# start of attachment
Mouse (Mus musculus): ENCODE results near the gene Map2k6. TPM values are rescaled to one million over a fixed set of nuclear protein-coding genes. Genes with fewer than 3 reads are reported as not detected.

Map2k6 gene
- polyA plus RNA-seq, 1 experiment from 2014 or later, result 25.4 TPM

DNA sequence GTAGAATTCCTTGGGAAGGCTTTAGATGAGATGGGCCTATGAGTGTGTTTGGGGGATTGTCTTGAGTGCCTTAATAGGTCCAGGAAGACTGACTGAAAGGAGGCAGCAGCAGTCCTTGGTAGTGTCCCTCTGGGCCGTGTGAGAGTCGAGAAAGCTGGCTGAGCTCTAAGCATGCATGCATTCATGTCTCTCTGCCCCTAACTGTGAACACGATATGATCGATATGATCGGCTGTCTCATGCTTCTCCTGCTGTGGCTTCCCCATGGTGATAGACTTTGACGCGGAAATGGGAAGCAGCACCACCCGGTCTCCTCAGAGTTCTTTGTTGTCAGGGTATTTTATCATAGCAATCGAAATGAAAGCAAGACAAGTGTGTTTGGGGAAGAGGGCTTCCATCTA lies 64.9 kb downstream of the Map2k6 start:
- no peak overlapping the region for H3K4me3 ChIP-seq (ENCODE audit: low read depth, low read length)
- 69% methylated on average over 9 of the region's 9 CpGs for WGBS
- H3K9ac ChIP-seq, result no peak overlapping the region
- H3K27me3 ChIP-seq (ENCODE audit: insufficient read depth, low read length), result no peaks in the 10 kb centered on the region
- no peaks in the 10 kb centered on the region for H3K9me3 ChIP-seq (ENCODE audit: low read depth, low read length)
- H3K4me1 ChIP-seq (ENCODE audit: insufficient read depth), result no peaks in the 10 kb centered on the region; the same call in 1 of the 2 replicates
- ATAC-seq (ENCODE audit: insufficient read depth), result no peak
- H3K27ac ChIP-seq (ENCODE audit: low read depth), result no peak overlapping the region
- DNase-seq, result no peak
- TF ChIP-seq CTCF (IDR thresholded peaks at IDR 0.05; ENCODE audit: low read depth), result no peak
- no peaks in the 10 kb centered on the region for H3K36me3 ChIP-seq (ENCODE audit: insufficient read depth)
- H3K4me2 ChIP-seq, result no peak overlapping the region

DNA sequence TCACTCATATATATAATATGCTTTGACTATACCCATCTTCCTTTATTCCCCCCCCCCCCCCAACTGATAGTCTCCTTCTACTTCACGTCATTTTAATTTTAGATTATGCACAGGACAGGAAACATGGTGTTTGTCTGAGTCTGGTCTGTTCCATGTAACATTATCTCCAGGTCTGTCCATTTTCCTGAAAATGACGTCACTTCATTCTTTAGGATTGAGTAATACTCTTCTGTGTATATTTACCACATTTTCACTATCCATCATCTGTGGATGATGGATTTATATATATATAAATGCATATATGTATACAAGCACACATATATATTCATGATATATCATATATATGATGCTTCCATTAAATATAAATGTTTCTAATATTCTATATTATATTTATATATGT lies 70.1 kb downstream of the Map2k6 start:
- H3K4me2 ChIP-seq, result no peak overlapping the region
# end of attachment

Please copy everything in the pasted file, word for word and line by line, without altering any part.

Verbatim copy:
Mouse (Mus musculus): ENCODE results near the gene Map2k6. TPM values are rescaled to one million over a fixed set of nuclear protein-coding genes. Genes with fewer than 3 reads are reported as not detected.

Map2k6 gene
- polyA plus RNA-seq, 1 experiment from 2014 or later, result 25.4 TPM

DNA sequence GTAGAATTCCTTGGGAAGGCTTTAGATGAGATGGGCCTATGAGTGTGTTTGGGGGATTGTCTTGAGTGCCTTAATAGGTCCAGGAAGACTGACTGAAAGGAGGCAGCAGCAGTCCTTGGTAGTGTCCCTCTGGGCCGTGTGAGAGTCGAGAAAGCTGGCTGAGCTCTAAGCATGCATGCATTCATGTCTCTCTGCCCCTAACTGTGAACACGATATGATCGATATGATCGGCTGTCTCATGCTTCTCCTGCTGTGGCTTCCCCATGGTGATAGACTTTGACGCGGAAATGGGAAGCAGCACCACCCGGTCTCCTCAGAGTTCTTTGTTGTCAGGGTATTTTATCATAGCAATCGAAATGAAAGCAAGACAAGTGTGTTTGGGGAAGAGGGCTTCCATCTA lies 64.9 kb downstream of the Map2k6 start:
- no peak overlapping the region for H3K4me3 ChIP-seq (ENCODE audit: low read depth, low read length)
- 69% methylated on average over 9 of the region's 9 CpGs for WGBS
- H3K9ac ChIP-seq, result no peak overlapping the region
- H3K27me3 ChIP-seq (ENCODE audit: insufficient read depth, low read length), result no peaks in the 10 kb centered on the region
- no peaks in the 10 kb centered on the region for H3K9me3 ChIP-seq (ENCODE audit: low read depth, low read length)
- H3K4me1 ChIP-seq (ENCODE audit: insufficient read depth), result no peaks in the 10 kb centered on the region; the same call in 1 of the 2 replicates
- ATAC-seq (ENCODE audit: insufficient read depth), result no peak
- H3K27ac ChIP-seq (ENCODE audit: low read depth), result no peak overlapping the region
- DNase-seq, result no peak
- TF ChIP-seq CTCF (IDR thresholded peaks at IDR 0.05; ENCODE audit: low read depth), result no peak
- no peaks in the 10 kb centered on the region for H3K36me3 ChIP-seq (ENCODE audit: insufficient read depth)
- H3K4me2 ChIP-seq, result no peak overlapping the region

DNA sequence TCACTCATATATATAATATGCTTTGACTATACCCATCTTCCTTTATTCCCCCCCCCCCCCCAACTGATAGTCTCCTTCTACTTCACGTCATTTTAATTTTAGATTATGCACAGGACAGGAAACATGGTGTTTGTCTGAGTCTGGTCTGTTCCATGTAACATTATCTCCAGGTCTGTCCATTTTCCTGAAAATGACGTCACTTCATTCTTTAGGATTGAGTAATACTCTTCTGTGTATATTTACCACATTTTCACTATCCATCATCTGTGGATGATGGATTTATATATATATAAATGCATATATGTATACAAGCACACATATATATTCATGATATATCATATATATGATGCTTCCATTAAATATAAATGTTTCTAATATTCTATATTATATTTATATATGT lies 70.1 kb downstream of the Map2k6 start:
- H3K4me2 ChIP-seq, result no peak overlapping the region